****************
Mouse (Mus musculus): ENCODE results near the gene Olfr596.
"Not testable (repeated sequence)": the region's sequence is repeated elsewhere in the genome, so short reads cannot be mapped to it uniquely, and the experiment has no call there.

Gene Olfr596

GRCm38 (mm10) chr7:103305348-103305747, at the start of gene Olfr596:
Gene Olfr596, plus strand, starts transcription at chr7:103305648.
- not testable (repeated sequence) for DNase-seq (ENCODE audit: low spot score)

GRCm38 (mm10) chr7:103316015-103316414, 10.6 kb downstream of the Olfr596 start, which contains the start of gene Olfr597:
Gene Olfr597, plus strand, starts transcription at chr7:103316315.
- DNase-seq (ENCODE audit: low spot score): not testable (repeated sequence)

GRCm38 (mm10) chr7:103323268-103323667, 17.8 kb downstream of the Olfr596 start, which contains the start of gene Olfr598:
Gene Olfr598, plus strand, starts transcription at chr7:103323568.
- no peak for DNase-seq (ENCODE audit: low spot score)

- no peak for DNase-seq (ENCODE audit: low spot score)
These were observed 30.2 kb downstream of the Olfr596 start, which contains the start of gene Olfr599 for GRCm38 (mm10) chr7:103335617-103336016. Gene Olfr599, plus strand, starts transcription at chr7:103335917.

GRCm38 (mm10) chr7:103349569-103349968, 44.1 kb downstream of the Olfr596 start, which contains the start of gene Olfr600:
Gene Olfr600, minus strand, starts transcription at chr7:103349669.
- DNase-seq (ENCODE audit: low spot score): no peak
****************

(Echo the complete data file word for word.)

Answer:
Mouse (Mus musculus): ENCODE results near the gene Olfr596.
"Not testable (repeated sequence)": the region's sequence is repeated elsewhere in the genome, so short reads cannot be mapped to it uniquely, and the experiment has no call there.

Gene Olfr596

GRCm38 (mm10) chr7:103305348-103305747, at the start of gene Olfr596:
Gene Olfr596, plus strand, starts transcription at chr7:103305648.
- not testable (repeated sequence) for DNase-seq (ENCODE audit: low spot score)

GRCm38 (mm10) chr7:103316015-103316414, 10.6 kb downstream of the Olfr596 start, which contains the start of gene Olfr597:
Gene Olfr597, plus strand, starts transcription at chr7:103316315.
- DNase-seq (ENCODE audit: low spot score): not testable (repeated sequence)

GRCm38 (mm10) chr7:103323268-103323667, 17.8 kb downstream of the Olfr596 start, which contains the start of gene Olfr598:
Gene Olfr598, plus strand, starts transcription at chr7:103323568.
- no peak for DNase-seq (ENCODE audit: low spot score)

- no peak for DNase-seq (ENCODE audit: low spot score)
These were observed 30.2 kb downstream of the Olfr596 start, which contains the start of gene Olfr599 for GRCm38 (mm10) chr7:103335617-103336016. Gene Olfr599, plus strand, starts transcription at chr7:103335917.

GRCm38 (mm10) chr7:103349569-103349968, 44.1 kb downstream of the Olfr596 start, which contains the start of gene Olfr600:
Gene Olfr600, minus strand, starts transcription at chr7:103349669.
- DNase-seq (ENCODE audit: low spot score): no peak